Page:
In this ‘blink of a political eye’, we’ve seen the Tory’s shoehorn in a link between Scottish devolution and more power for English MPs. Tory Ministers have rounded on the idea of a reduction in the money “given” (I say returned – minus several billion) to the block grant to Scotland. We’ve also seen the exceptionally bizarre situation of the man – Bumbling Mr Brown – who made the binding promise  to sign a petition to put pressure on people to actually deliver his binding promise! You really couldn’t make it up and you really wouldn’t want to.

Add to that the news that Sir Ian Wood has fracking interests – he of the outspoken, Westminster puppet oil-mouthpiece, and news from the Government (we could have seen the back of them people!!!!) that, should they be elected to power they will slash benefits by a further three billion pounds in 2015.

And let’s not forget of course the cross Westminster party decision to take the country to war again. You would be excused for thinking ‘wha’s like us’, who has a fortnight like that? Well, my Scottish Brothers look across to Catalunya for some real shakeups. The Catalan referendum and the Scottish referendum aren’t cut from the same cloth.

Catalan Flag

The on, off, on referendum

In the last week the Spanish region of Catalunya has declared that it will go against the wishes and threats of the Spanish Government in Madrid and hold a referendum. The date for the referendum is the 18th November. This referendum is widely supported: some 1.8M activists packed Barcelona to demonstrate in September. However a few days after formally announcing the referendum the Constitutional Court upheld Madrid’s appeal: the referendum is illegal it declared: boom, fuck you democracy. Yesterday the head of the Generalitat Artur Mas says he will disobey (this is very true to the Catalan nature) and fight on: the referendum will go ahead, like Scotland they WILL have a vote.

The Catalans look on enviously at the international recognition of Scotland as a separate state. They wish for a seat even near the top table and to be regarded as a definable state. When they saw Scotland’s First Minister sit down with our Westminster masters and sign the Edinburgh agreement they looked on in awe. They talk about Scotland and the Westminster Government as being grown ups. While in Spain the Government in Madrid have grabbed their ball and refuse to even play.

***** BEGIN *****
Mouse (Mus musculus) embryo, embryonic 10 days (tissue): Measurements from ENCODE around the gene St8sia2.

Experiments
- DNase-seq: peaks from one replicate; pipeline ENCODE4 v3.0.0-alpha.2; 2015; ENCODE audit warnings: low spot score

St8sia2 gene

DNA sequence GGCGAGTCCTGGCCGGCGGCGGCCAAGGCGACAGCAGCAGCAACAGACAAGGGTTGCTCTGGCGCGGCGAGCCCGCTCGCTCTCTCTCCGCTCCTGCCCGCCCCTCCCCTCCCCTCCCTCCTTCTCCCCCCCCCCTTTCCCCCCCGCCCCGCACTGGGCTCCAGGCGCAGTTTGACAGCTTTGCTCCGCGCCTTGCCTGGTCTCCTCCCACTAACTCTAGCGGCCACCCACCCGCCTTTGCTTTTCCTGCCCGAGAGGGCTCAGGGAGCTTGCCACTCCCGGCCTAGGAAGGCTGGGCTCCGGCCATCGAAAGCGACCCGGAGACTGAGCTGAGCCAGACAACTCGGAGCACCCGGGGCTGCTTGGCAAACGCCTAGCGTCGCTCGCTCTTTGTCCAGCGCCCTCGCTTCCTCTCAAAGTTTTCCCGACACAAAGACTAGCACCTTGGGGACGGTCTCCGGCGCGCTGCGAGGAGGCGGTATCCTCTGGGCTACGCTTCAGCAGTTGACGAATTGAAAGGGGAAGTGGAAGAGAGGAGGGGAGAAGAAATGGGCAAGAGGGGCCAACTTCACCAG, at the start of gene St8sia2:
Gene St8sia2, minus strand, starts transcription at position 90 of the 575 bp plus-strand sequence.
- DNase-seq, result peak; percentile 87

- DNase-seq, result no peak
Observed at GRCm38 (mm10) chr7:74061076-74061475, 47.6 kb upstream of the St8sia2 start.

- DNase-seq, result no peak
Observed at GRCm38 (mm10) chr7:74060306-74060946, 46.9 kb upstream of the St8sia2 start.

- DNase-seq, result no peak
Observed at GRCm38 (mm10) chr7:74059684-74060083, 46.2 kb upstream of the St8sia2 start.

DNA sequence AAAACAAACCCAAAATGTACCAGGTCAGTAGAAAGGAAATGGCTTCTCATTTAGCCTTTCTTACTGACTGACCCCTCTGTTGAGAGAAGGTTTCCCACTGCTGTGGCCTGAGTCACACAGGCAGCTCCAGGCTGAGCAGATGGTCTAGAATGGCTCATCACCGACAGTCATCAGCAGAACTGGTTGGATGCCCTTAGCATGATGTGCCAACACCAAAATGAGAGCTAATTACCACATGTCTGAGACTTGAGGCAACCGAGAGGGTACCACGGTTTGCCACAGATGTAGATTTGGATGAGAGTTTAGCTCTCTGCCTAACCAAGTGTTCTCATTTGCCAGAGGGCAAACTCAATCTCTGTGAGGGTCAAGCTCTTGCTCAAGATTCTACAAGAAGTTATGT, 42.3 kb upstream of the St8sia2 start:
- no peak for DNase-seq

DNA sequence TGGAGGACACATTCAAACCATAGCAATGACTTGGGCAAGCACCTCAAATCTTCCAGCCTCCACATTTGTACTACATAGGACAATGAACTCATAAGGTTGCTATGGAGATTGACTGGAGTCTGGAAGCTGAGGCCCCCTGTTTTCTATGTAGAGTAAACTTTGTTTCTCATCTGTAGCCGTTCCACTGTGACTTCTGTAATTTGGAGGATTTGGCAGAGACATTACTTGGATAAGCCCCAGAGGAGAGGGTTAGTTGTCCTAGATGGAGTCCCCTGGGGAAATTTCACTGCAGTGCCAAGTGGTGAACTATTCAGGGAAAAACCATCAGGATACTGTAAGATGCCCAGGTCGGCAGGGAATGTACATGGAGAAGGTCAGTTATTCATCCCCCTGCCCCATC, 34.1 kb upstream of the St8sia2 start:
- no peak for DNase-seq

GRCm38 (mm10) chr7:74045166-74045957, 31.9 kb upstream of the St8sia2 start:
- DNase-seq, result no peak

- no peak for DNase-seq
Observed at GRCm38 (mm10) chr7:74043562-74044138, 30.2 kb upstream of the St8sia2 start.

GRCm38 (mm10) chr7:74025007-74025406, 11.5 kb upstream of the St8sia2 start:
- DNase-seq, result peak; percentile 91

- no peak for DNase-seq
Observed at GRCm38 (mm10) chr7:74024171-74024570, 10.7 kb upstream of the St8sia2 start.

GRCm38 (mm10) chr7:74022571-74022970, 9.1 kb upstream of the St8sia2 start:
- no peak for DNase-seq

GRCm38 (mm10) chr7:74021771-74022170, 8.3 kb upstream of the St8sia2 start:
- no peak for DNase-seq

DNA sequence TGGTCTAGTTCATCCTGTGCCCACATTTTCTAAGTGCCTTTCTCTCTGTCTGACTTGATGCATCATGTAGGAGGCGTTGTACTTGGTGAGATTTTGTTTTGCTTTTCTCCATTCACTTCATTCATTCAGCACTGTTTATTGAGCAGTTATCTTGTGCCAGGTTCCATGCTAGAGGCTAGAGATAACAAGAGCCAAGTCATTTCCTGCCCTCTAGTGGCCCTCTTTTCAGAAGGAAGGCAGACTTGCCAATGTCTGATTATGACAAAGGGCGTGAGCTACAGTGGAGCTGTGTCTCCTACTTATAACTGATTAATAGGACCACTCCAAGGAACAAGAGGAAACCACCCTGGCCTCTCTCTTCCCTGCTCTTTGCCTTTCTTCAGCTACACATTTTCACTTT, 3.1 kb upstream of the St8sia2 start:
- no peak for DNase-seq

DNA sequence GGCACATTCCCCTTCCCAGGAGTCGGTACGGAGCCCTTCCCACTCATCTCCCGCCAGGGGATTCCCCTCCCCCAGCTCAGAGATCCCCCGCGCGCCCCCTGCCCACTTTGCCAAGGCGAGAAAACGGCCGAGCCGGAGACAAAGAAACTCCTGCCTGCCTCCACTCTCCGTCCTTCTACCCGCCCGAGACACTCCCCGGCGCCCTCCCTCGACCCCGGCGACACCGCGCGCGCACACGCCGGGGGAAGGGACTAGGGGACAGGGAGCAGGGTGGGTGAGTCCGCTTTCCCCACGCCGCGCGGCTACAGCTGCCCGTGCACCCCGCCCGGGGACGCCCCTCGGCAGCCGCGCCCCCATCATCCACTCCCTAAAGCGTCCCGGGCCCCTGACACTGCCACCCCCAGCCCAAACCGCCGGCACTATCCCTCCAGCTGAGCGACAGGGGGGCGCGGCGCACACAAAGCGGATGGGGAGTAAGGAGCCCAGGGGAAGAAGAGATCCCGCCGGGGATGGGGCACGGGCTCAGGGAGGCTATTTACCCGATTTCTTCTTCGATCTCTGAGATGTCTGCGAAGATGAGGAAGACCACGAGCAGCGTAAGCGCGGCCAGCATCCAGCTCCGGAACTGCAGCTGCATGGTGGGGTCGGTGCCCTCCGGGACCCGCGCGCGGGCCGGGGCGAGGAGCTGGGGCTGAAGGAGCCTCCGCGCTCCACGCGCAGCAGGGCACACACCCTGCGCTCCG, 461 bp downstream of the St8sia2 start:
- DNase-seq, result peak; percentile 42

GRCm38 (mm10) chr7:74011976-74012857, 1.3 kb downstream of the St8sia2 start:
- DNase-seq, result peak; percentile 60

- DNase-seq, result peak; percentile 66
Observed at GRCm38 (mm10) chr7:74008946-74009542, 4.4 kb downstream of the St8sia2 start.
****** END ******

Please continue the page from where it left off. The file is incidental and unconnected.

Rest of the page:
Living in Barcelona the Catalan capital (as I will do for two more months) I often hear the phrase “Catalunya is like Scotland but Spain is not like the UK” There are certainly some cultural similarities between the two northern states and indeed Scottish flags were seen flying during the marches in September and many a Catalan bandera was seen in Scotland in the lead up to the referendum.

Barceloneta

But the love of fried food and flag swopping aside what the Catalans mean by this is that unlike the UK Spain devolves very little power to the regions. Catalan institutions kind of operate much like a local authority would in the UK, the only difference being that at its heart there is a big talking shop parliament run by the Generalitat. But recently that parliament has started to strain at the leash – to stop talking and start acting: think Scotland circa 1979.

Many of the Catalans I’ve spoken to since returning to Barcelona mention their shock and open disappointment that Scotland voted no. Their genuine disbelieve. But at least we had a chance to vote they say; a chance at democracy; a chance to decide. They ogle that enviously. But there are many things that we should be jealous of in Catalunya not just the weather and the cheap beer.